I've had this in mind for a few weeks, but I think I now have a better reason or set of reasons for its implementation: I would like to resolve to read no novels or poetry by white American men for the next year. Wow! Isn't that crazy!
Of course, it wouldn't be crazy—it would probably just be considered accidental—if I went a year without reading someone who wasn't white, American and male, but this--this is something really extreme, almost ascetic in its commitment to political correctness, right? This is like one of those super-size-me type stunts, right? Yeah, no.
Here's what I'm thinking. I ran across a list titled "Best American Fiction 1968-1998" (downloadable here) compiled conjointly by two very smart, sensitive but frequently self-righteous readers, D.G. Myers (A Commonplace Blog) and Patrick Kurp (Anecdotal Evidence). And there are more Philip Roth books (3) on there than books by men of color (2, unless I missed one). And if you're a woman and not Southern, you have about as good a shot getting on the list. And that doesn't even cover the absence of women of color on the list. And I can't say for sure (since I haven't read all the books on the list), but it seems to me unlikely that any has a significant gay theme.
I don't think of it as being all affirmative-action-y to say that, if you've really been reading widely in the thirty-year period in question, there'd be quite a few more books by gays, by women and by men who are not white. In fact, I don't even think such an assertion is all that "politically correct"—it's just a statement of reality. Between 1968 and 1998, there was more fantastic literature produced by minorities than is represented in this list, though Kurp argues to the contrary ("Despite the growing attention paid to female writers during Myers’ 30-year period, he rightly excludes books written by women except O’Connor’s (and she died in 1964) and Welty’s (her best stories were written long before 1968)." He also says he hates Morrison and J.C. Oates. And maybe just women who don't write purposely to and for male audiences.) I'm not going to impute more bias to either man than what Kurp outright declares—I'm just saying it's a very narrow list, and I don't ever want to look back at thirty years of writing and be only able to come up with a list this limited.
Frankly, I'm terrified of becoming one of these narrow readers—one of the men who call themselves "common readers" and pride themselves on the "capacity for ignoring the tribalism and exclusivity endemic to the world of books," all of which washes out to mean that they never bother themselves with questions about what kinds of books they're not reading. Instead, they obsess over the "quality" or "worth" of the books they've already read, as if the notches on their bookcase represent the whole universe of books and what that universe really requires is a good ranking system. I don't ever want to be like that. I might as well go back to collecting baseball cards.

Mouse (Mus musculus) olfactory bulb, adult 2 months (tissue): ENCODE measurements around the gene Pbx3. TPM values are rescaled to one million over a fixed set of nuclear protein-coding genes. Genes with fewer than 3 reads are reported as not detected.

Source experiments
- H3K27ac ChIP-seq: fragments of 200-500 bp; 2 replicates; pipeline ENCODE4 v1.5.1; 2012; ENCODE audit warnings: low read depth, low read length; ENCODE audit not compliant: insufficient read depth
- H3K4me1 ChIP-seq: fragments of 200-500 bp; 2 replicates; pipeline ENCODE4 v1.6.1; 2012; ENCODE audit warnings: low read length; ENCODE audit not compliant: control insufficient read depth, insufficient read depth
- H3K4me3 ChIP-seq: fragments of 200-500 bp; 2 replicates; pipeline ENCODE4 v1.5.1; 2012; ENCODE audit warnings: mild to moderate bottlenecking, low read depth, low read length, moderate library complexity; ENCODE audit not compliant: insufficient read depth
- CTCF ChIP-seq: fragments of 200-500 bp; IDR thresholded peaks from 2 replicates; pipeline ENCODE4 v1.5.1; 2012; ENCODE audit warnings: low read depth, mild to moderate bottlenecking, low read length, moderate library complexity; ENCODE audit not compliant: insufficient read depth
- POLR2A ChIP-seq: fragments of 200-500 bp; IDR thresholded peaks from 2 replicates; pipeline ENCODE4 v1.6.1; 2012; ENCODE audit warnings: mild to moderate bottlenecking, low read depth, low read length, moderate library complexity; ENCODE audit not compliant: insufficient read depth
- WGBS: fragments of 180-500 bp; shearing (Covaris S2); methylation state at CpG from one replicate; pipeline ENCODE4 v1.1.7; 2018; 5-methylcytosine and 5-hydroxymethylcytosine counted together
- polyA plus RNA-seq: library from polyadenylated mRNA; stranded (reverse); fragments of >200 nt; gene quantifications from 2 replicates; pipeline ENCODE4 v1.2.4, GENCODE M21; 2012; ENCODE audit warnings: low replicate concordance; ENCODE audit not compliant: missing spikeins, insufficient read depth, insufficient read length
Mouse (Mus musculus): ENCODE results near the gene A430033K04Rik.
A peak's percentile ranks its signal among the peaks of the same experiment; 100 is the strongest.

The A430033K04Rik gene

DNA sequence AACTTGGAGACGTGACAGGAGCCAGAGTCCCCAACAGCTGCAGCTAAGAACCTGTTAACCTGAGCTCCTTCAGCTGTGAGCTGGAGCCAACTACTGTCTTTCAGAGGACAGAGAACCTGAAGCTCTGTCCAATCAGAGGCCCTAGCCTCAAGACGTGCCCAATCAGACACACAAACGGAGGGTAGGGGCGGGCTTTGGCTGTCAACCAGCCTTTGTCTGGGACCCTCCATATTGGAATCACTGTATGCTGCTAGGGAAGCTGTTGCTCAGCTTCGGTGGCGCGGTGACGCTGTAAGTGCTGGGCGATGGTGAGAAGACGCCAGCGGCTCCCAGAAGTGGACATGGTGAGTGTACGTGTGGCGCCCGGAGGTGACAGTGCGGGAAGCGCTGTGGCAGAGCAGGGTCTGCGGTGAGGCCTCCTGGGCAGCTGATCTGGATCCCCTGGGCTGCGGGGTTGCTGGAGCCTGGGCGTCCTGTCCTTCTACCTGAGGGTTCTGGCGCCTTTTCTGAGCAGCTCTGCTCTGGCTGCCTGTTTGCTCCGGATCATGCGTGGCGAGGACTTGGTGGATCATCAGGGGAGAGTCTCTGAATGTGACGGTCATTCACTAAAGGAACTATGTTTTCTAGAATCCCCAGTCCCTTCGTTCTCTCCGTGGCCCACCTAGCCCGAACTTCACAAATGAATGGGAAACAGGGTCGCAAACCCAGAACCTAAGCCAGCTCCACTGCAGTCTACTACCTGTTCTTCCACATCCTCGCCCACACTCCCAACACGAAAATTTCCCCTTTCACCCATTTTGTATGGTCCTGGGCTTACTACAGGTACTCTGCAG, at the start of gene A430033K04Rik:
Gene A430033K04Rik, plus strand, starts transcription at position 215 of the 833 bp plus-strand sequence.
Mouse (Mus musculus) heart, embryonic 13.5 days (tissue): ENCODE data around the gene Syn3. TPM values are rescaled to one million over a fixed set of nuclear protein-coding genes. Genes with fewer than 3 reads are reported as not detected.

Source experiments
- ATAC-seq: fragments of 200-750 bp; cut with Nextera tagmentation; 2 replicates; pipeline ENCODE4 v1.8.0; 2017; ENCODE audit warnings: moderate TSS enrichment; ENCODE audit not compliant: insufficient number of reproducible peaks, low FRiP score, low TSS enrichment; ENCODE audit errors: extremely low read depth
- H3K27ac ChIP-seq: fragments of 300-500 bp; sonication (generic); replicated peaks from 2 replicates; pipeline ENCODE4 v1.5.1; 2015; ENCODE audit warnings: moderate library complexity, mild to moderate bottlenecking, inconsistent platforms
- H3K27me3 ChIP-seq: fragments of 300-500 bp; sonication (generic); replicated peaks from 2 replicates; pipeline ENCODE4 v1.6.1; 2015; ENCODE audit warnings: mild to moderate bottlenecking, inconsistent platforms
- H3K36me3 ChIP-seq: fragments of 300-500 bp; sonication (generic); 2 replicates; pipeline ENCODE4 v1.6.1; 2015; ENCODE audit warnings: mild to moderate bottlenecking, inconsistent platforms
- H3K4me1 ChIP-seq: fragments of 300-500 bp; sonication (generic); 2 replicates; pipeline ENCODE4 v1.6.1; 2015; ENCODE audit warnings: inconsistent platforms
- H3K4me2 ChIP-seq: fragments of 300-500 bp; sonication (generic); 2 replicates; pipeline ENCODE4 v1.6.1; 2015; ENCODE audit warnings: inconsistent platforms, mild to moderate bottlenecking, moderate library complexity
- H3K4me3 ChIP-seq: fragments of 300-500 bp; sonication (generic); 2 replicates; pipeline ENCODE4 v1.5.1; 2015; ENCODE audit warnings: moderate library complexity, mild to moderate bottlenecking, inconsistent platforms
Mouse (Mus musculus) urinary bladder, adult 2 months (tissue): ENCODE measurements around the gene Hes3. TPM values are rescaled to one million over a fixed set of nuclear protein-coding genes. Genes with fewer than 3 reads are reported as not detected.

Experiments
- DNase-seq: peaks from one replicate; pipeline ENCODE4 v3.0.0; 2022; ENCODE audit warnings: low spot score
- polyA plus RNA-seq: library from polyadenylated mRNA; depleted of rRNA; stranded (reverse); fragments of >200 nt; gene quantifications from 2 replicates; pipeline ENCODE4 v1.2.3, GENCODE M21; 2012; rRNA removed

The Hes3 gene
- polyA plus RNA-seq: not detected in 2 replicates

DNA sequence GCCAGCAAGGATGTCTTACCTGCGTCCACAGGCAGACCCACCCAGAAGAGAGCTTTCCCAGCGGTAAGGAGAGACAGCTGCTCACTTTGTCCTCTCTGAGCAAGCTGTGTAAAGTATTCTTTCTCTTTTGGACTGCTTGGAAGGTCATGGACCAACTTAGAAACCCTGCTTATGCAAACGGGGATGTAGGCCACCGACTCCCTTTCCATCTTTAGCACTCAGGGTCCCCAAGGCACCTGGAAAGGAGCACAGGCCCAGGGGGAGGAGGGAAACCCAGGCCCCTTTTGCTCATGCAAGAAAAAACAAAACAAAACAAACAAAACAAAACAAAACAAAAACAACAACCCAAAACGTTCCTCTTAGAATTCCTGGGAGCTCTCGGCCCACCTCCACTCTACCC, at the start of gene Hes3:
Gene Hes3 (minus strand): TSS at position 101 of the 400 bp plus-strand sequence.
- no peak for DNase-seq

If you've noticed, I've not suggested any specific authors who have been left off, and that's because I don't feel like I have the authority to provide a full or very complete list of the omissions. I've got a few books I think should have been considered, but to be honest, I haven't read a tremendous amount of literature by writers who aren't white, straight and/or male from this period, and I feel like I need to do so before I can adequately form a counter-canon of sorts. I'm confident that there are enough books out there from this period to overwhelm the list Myers and Kurp created, and I'll hopefully be reading many of them this year.
So this is where my New Year's Resolution comes in. I'm not going to see it as a failure if I do end up reading something by a white guy—this isn't about purging my mind of white-guy-literature or something, and it's not really even about proving a point (that's what this post is for). I just feel I need some kind of motivating force behind the choices I make for my reading this year, and this can be it.
It does take a certain amount of conscious force to change the way you choose what you read. The blog Three Percent and The Complete Review and some others are doing an amazing job encouraging people to read more literature in translation, and they acknowledge that it has to be a conscious act to do so. I don't really see my resolution as being very different from them—as with international literature, I see a fairly large gap in my reading, and I want to make reading choices that address it.
We'll see how I do.